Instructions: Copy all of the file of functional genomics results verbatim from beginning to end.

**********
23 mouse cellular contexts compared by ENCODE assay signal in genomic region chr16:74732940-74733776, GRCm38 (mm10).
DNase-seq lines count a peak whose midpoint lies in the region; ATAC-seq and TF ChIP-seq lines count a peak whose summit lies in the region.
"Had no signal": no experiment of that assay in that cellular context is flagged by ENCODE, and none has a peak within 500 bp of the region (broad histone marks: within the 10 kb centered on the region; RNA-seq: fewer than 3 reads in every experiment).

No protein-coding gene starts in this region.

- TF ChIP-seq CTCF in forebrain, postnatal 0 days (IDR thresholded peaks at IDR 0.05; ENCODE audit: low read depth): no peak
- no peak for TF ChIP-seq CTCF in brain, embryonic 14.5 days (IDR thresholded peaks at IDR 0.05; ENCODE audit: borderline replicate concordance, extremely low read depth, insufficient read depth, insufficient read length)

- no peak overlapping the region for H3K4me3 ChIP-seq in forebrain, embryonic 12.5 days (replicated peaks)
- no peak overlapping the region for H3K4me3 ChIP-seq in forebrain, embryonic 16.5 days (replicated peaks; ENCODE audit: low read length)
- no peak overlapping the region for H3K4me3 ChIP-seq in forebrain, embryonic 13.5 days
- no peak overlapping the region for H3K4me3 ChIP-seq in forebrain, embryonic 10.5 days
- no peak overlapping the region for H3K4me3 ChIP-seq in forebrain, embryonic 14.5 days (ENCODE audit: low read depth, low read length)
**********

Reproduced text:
23 mouse cellular contexts compared by ENCODE assay signal in genomic region chr16:74732940-74733776, GRCm38 (mm10).
DNase-seq lines count a peak whose midpoint lies in the region; ATAC-seq and TF ChIP-seq lines count a peak whose summit lies in the region.
"Had no signal": no experiment of that assay in that cellular context is flagged by ENCODE, and none has a peak within 500 bp of the region (broad histone marks: within the 10 kb centered on the region; RNA-seq: fewer than 3 reads in every experiment).

No protein-coding gene starts in this region.

- TF ChIP-seq CTCF in forebrain, postnatal 0 days (IDR thresholded peaks at IDR 0.05; ENCODE audit: low read depth): no peak
- no peak for TF ChIP-seq CTCF in brain, embryonic 14.5 days (IDR thresholded peaks at IDR 0.05; ENCODE audit: borderline replicate concordance, extremely low read depth, insufficient read depth, insufficient read length)

- no peak overlapping the region for H3K4me3 ChIP-seq in forebrain, embryonic 12.5 days (replicated peaks)
- no peak overlapping the region for H3K4me3 ChIP-seq in forebrain, embryonic 16.5 days (replicated peaks; ENCODE audit: low read length)
- no peak overlapping the region for H3K4me3 ChIP-seq in forebrain, embryonic 13.5 days
- no peak overlapping the region for H3K4me3 ChIP-seq in forebrain, embryonic 10.5 days
- no peak overlapping the region for H3K4me3 ChIP-seq in forebrain, embryonic 14.5 days (ENCODE audit: low read depth, low read length)